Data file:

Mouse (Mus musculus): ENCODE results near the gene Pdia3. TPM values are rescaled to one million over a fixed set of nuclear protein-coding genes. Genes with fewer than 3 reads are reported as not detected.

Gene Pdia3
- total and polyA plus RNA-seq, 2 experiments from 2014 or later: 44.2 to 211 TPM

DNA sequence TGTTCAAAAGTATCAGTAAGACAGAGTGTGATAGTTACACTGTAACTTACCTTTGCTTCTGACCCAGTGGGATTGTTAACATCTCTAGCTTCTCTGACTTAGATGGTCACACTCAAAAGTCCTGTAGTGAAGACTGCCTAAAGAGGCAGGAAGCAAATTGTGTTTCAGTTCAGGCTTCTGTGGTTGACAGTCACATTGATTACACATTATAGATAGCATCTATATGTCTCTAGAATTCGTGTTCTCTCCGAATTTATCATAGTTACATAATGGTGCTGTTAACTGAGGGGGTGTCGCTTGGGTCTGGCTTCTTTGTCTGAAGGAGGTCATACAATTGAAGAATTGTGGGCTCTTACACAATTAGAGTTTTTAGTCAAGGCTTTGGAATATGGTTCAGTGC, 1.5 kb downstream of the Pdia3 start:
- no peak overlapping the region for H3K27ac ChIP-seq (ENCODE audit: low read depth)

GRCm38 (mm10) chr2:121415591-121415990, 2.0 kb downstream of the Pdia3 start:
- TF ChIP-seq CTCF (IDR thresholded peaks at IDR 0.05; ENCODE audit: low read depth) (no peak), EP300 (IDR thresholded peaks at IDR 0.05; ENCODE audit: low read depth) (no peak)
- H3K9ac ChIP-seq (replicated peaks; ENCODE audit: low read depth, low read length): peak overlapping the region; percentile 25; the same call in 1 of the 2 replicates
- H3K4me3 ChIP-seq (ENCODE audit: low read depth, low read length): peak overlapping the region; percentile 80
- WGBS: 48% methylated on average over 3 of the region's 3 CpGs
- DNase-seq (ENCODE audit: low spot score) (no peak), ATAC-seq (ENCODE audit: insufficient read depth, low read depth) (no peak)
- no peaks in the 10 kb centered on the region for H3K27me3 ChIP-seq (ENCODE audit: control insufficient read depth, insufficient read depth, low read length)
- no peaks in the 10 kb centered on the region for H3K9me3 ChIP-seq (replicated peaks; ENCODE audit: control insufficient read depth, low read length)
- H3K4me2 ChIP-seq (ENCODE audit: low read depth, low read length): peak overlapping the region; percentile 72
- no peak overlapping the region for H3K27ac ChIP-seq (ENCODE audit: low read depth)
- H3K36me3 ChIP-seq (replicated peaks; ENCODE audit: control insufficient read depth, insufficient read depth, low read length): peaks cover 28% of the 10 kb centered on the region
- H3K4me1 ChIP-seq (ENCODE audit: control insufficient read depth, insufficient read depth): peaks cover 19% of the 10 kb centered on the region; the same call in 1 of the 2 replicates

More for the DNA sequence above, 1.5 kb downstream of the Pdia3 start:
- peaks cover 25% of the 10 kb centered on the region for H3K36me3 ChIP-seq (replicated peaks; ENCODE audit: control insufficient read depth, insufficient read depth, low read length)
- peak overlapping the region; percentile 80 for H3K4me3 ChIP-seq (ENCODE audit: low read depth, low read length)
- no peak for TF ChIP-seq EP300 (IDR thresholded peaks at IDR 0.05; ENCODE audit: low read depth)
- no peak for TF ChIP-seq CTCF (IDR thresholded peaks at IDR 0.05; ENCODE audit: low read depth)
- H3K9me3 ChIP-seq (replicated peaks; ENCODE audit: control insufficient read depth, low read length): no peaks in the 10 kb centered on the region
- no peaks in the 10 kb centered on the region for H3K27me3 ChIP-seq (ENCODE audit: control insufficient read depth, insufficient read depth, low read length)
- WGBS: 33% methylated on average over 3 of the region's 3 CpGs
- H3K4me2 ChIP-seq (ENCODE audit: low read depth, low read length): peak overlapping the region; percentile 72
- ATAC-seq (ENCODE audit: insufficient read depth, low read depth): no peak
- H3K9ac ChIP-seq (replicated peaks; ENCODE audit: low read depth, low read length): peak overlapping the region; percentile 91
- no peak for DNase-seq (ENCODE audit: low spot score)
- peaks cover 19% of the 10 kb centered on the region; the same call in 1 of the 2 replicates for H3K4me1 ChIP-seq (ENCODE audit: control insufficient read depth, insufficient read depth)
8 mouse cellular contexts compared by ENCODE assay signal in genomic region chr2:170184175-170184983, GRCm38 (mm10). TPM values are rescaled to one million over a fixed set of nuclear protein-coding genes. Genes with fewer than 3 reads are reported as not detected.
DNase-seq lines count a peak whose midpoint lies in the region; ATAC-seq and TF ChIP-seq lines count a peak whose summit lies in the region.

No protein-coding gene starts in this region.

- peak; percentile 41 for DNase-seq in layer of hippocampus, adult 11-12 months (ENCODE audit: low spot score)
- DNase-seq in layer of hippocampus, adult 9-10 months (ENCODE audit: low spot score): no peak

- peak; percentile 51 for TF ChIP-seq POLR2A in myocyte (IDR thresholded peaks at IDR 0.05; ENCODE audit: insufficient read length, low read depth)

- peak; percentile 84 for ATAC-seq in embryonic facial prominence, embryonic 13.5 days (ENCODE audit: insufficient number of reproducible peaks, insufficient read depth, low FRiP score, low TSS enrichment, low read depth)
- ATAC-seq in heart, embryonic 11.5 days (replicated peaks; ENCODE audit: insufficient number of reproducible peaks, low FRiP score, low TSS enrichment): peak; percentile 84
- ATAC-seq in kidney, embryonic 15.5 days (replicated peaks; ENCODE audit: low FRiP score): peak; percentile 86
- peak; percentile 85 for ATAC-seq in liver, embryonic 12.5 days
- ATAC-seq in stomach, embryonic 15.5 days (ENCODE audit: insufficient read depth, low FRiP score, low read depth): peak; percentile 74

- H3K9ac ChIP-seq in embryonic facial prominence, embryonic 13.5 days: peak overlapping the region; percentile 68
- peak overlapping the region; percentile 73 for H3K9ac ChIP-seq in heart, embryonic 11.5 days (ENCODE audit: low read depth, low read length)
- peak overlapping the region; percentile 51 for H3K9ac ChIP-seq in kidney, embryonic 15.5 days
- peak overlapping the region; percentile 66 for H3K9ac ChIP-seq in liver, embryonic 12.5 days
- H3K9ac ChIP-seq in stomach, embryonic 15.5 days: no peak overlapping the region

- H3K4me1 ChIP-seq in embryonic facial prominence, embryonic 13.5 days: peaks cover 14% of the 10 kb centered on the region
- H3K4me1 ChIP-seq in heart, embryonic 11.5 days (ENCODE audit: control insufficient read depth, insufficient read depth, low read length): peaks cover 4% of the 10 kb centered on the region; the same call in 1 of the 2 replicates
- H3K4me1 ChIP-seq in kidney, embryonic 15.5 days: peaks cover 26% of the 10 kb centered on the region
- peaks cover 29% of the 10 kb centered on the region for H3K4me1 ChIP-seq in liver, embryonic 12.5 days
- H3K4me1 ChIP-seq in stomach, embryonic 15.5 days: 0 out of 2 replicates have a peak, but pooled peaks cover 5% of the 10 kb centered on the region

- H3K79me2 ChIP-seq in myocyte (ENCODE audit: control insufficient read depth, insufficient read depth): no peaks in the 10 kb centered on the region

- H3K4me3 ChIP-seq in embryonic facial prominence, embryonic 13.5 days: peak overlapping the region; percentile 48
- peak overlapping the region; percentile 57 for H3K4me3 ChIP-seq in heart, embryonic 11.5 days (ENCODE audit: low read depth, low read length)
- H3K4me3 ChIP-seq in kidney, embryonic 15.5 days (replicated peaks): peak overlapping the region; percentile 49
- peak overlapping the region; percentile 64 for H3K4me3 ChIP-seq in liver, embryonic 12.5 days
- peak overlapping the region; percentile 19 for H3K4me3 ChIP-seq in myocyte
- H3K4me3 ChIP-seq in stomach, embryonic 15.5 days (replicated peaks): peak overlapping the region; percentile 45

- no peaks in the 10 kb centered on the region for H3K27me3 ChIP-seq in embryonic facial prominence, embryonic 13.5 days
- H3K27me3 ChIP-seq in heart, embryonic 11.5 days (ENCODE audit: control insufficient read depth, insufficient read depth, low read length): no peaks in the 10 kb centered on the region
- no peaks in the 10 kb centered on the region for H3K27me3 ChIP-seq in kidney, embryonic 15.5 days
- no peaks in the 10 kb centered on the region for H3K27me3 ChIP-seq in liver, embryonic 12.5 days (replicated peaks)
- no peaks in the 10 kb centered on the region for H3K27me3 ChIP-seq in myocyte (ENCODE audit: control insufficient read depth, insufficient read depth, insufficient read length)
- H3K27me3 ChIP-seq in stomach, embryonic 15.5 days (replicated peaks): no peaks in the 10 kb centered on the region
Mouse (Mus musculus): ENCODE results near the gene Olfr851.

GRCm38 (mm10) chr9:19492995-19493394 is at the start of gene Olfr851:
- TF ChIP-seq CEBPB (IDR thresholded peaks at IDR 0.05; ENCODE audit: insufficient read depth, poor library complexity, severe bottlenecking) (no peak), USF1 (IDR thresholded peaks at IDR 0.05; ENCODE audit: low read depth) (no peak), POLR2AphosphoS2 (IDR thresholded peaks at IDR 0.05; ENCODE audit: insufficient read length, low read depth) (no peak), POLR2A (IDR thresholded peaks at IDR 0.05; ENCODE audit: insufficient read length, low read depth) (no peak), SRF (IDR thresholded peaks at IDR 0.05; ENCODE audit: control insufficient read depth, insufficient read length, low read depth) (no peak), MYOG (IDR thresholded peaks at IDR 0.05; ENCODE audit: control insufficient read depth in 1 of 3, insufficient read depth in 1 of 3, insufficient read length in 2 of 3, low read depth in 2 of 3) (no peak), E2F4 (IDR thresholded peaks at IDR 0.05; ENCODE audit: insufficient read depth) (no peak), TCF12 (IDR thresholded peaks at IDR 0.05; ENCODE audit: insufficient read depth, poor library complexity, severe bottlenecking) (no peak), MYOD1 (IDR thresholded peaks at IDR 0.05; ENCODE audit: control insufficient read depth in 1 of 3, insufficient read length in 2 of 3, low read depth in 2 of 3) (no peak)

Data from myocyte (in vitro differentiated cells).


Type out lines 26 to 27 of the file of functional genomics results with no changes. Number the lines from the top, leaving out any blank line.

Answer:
- H3K4me2 ChIP-seq (ENCODE audit: low read depth, low read length): peak overlapping the region; percentile 72
- ATAC-seq (ENCODE audit: insufficient read depth, low read depth): no peak